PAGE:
I've not written anything today (Friday), because I've been packing for the trip. Tonight, I expect to bang out some stuff. I'm at a point in the story where something very cool happens. Less "Chekov's Gun Placing" and more "Whoa, here we go!"
In the meantime, here's some wordage for you to peruse:
The family trophy room. Set up as a museum, only about a hundred thousand times more cool. Glass cases held costumes on white mannequins; business suits and domino masks; on the wall, mounted cases displaying weaponry and crime-fighting apparatus; next to each figure on display, an alcove of shelves containing books, letters, papers and other ephemera. Each section an archive to a pair of empty suits. There were five displays in all, and a sixth with nothing inside it. The kids ran around, looking at the names and dates, wowing and oohing over the ivory-handled Colts, exclaiming every time they found some new tidbit, and through it all, the adults watched them, smiling indulgently.
Finally, their father called them over. “This is your birthright,” he told them. “Do you understand? One day, you’ll be asked to take up the mantle that we’ve given you. You will be charged with holding to a higher moral and ethical stance than your fellow man.”
“Dad,” said Andy, unable to contain it any longer, “are you a super hero, too?”
Uncle Linc, silent through all of this, finally spoke. “Go on, Josh, and show the boys. Y’all came all this way. Might as well go all the way.”
With an embarrassed grin, Josh took Paige’s hand and they disappeared back up the stairs. Linc smiled at the boys. “They’ll be right back.”
“Lincoln, were you a super hero, too?” Dave asked.
Lincoln’s expression was hard to read. “I don’t know if ‘super hero’ is the right term. I’m not super strong, or able to fly, or any of that stuff like Superman. But I helped a lot of people out. And I helped put a lot of bad people in jail. I saved a bunch of folks’ lives. I don’t know if that makes me a hero, Dave. What do you think?”
Dave thought about it for a second. “Yeah, I think it does.”
“Do you think that’s a good thing?”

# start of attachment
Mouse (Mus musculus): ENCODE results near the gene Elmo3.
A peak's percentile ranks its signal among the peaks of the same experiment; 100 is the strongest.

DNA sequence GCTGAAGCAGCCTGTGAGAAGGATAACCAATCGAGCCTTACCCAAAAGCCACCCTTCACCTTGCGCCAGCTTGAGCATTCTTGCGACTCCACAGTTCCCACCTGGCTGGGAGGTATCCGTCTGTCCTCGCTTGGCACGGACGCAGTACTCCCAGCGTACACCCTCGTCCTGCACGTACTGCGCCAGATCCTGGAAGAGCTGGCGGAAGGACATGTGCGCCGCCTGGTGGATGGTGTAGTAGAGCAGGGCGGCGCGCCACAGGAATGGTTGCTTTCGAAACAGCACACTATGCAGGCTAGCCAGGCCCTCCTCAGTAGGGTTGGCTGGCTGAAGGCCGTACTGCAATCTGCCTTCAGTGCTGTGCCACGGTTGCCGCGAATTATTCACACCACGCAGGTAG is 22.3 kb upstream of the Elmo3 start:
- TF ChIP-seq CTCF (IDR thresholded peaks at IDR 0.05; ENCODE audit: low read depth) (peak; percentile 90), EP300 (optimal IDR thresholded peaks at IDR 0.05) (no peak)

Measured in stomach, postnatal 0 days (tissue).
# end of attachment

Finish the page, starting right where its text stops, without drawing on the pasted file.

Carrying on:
David shrugged. “I guess so.”
Linc squatted down, so he could look David in the eye. “Let me ask you something: if you saw a group of boys beating up your friend, Damon, what would you do?”
“I’d go help him,” David said, without thinking.
“Would you do it to be called a hero?”
“Well, no!” David said. “I mean, It’s not right when people pick on other people.” He said it slowly, working it out. “I’d help Damon because it’s not fair. Not because I want to be a hero.”
Linc nodded, stood back up. “That’s exactly why I did what I did. Not because I wanted to be a hero, but because it was what was right.”
“Wow!” Andy yelled. His parents had come back down the stairs, now. Theoretically, they were his parents. Their mother now wore a black, skintight outfit made of dull leather. She also had a wig on, brown hair cut in a pageboy, and she wore a black domino mask around her eyes. Across her chest was a pair of bandoliers festooned with pockets. A similar belt girded her waist. From that belt hung a wicked-looking handgun.
Their dad, on the other hand, wore a black turtleneck and dress slacks. Over this hung a red and white tabard, belted with a brace of pistols at the waist. A red veil hung in front of his face in the shape of a cross that matched the one on the tabard. And strapped to his back was a sword. An actual sword.
“Boys,” he said, his voice suddenly deeper and more grave. “I’m the Templar. This is my assistant, Page.”
Of course, they knew who the Templar and Page were. Everyone in New York knew them. They were legendary figures, or urban myths, depending on who you talked to and which newspaper you read. Only a handful of photographs had ever been taken of the pair, and even though both Andy and Dave had seen them all, at no point did the people in the pictures look like the same people who got mad when they wouldn’t eat their dinner salad.
“That’s the coolest thing in the whole world!” Andy shouted. David just stared. They were dressed as super heroes. It didn’t matter what Linc just told him. They were decked out like super heroes. And from the look on their face, they loved it. These grown-ups, these people who were supposed to be taking care of them, were running around like overgrown kids.